Here's a suggestion for how this charity can be useful


At a Brights meeting, a few of our group came up with the idea of a "sanctuary" where students who may be leaving their religiously based community for the first time to go to university could have some of their doubts answered. At tertiary education, there is always a muslim, christian and jewish chaplaincy to offer friendship at this vulnerable time, so what about a group to offer friendship without this religious baggage.

One of the thoughts we had is that we do owe a duty of care to explain that within some communities, questioning and having different views can leave you ostracised from your family and friends, and that this needs to be taken into account.

Perhaps this charity could offer material like "Growing up in the Universe".

Richard are you considering writing text books to help explain critical thinking, double blind studies etc. Simon Singh could be a useful collaborator.

What do you guys think?

Kind regards

Sun, 16 Sep 2007 10:42:00 UTC | #67150

Go to: In God we doubt

Clappers's Avatar Jump to comment 3 by Clappers

I read the paper version and there is an interview by Bryan Appleyard, where John says that he lost his temper redaing books by militant atheists like Ricard Dawkins and Dan Dennett. Now I can understand saying militant about Christopher Hitchens or Sam Harris ( I agree with their views), but The God Delusion and even more Breaking the Spell are entirely reasonable books.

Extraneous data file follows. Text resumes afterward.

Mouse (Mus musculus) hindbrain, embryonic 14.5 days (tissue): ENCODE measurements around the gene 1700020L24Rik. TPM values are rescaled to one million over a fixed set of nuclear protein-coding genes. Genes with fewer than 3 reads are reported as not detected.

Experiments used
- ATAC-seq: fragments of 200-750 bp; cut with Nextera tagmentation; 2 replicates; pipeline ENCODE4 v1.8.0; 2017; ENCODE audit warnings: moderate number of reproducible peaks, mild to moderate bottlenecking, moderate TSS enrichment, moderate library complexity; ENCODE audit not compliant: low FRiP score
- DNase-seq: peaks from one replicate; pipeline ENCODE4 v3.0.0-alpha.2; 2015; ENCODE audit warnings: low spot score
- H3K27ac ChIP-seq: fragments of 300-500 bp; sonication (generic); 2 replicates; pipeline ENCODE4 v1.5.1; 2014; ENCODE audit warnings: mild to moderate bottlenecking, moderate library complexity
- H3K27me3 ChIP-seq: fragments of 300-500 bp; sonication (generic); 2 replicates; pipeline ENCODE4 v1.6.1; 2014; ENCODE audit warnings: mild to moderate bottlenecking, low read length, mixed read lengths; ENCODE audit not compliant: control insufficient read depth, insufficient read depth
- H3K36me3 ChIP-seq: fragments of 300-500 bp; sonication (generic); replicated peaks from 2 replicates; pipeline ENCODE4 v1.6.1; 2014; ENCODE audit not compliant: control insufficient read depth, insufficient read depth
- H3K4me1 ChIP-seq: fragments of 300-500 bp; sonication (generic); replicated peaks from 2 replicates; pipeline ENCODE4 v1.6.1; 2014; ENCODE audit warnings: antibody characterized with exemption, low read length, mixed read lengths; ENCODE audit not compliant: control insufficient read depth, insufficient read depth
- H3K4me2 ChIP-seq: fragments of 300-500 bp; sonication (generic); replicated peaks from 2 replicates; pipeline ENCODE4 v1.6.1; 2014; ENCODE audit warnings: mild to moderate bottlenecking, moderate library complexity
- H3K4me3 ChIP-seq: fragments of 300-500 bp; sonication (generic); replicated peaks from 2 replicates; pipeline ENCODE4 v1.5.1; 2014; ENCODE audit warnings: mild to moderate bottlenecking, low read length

Why didn't John Humphreys have the courage to include Richard Dawkins or Jonathan Millar in his hour long interviews with the 3 religious leaders.

Very disappointed

Sun, 02 Sep 2007 23:34:00 UTC | #63838

Go to: The importance of doubt

Clappers's Avatar Jump to comment 12 by Clappers

"The shocking aspect of this notion is its depersonalisation, reinforced in an alarming chapter which claims that Jews, and indeed Jesus Christ, did not teach love thy neighbour as thyself and that the 10 commandments - including thou shalt not kill - applied only within the Jewish group."

Is it shocking that some people actually read the bible and find this

Numbers 21:1-3 God utterly destroyed the Canaanites at Hormah as a favor to the Jews.
Numbers 21:27-35 God abetted Moses in utterly destroying the Amorites at Heshbon - "Â…the men, the women, and the little ones."
Numbers 31:17-18 God commands Moses to kill all the Medianite people including children and women. To top it off he commands that the virgins be saved for later raping by Moses' soldiers.
Deuteronomy 3:3-7 God ordered Moses' army to "utterly destroy" 60 cities, killing all the women and children within!
Deuteronomy 7:12 God ordered the Israelites to kill all the people of seven nations. He even adds, "show no mercy unto them".
Deuteronomy 20:16 God orders that we kill everything that breathes in the cities that he gives us for an inheritance

Thu, 30 Aug 2007 00:52:00 UTC | #63042